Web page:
YouTube access today as remote as it was in 2013
ISLAMABAD: It was blasphemous content that had pushed the authorities into banning video-sharing website YouTube in the country 16 months ago and in all that time the ground situation hasn’t changed a bit.
“The legal environment is not conducive for adopting a localised version of YouTube and unless and until a localised domain is obtained, it is not possible to stop blasphemous materials on the social website in Pakistan completely,” said representative of Google Inc, Mike Orgill while briefing the Senate sub-committee on information technology on Thursday.
When the Minister of State for IT Anusha Rehman inquired about the next step of Google after the government’s assurance of giving legal protection, the representative did not give any time frame but instead said that the company will see whether it was “financially and technically viable.”
Responding to queries of the committee, which met with Senator Osman Saifullah in the chair, Anusha said that a three-member committee headed by PTA chairman has been formed to analyse how the website was being operated by other Muslim countries.
The committee had asked whether it is possible to access YouTube in countries with large Muslim populations such as Saudi Arabia, United Arab Emirates, Malaysia and Turkey. In addition, the committee had also asked why the government had not used or replicated the system and safeguards employed by other Muslim states.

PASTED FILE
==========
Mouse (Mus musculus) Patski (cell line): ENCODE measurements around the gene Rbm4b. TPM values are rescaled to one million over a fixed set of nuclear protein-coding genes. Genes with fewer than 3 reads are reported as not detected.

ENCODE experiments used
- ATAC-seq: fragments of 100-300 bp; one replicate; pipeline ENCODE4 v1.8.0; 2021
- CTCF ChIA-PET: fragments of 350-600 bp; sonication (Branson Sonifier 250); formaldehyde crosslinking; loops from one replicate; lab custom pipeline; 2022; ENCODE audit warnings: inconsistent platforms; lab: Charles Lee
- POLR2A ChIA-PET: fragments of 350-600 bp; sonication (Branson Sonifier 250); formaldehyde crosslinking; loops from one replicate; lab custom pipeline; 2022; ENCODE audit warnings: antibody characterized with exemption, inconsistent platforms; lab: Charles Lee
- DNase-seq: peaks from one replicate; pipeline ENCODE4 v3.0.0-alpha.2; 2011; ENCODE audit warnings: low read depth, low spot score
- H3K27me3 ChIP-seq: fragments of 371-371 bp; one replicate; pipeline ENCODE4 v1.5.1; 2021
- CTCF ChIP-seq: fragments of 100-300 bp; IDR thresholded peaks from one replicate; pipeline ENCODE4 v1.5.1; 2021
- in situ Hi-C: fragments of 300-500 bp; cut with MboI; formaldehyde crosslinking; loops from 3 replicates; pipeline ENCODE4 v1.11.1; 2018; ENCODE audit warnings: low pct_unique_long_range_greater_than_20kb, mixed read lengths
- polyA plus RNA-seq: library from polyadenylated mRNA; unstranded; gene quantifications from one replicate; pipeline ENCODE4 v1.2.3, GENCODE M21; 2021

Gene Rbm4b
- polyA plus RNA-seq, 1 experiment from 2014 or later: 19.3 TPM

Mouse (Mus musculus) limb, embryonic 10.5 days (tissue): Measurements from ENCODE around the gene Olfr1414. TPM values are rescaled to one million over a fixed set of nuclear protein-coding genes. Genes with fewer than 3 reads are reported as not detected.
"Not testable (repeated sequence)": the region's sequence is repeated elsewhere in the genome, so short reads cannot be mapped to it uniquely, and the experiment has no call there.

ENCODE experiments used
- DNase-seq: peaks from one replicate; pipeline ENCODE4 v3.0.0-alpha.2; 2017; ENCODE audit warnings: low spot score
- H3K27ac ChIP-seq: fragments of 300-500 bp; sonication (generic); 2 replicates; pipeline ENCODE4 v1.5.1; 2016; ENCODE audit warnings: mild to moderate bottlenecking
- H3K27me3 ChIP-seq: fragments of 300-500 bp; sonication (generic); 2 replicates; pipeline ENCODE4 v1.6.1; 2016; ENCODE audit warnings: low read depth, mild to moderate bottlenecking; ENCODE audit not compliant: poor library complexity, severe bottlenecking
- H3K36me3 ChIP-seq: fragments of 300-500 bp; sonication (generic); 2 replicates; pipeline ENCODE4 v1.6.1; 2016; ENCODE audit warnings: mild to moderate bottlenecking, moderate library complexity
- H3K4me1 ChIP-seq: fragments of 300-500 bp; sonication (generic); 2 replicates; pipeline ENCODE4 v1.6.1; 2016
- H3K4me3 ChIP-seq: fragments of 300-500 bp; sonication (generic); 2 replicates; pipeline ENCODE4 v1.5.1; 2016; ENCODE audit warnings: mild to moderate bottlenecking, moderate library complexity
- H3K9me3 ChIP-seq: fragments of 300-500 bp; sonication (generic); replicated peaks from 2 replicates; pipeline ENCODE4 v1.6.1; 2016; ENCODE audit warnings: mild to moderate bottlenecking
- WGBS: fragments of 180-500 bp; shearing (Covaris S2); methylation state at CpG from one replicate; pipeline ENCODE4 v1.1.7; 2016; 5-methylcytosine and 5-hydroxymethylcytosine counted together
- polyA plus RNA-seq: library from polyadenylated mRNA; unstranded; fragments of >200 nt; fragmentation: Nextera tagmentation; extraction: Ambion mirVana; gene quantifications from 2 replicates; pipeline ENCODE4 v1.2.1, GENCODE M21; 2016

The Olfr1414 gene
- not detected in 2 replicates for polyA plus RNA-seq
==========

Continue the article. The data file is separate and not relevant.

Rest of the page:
The committee, according to Rehman, discovered that 13 out of 14 countries it studied had localised YouTube. Furthermore, all these countries have installed filters for blocking blasphemous materials on the internet, she added.
Filters alone cannot block out blasphemous materials on the social website in the country, PTA chairman Dr Syed Ismail Shah told the committee.
During the meeting the role of the inter-ministerial committee — the body that ordered the blocking of the site — also came under discussion and speakers underlined the need for transparency in its affairs. The committee asked PTA to identify links of the objectionable video to Google on which the latter would issue warning tabs which would be globally visible.
Separately, the minister also informed the committee that the proposed Cyber Crime bill has been finalised and will be sent to the law ministry for vetting during the next week. It is likely to be tabled in parliament by the end of this month.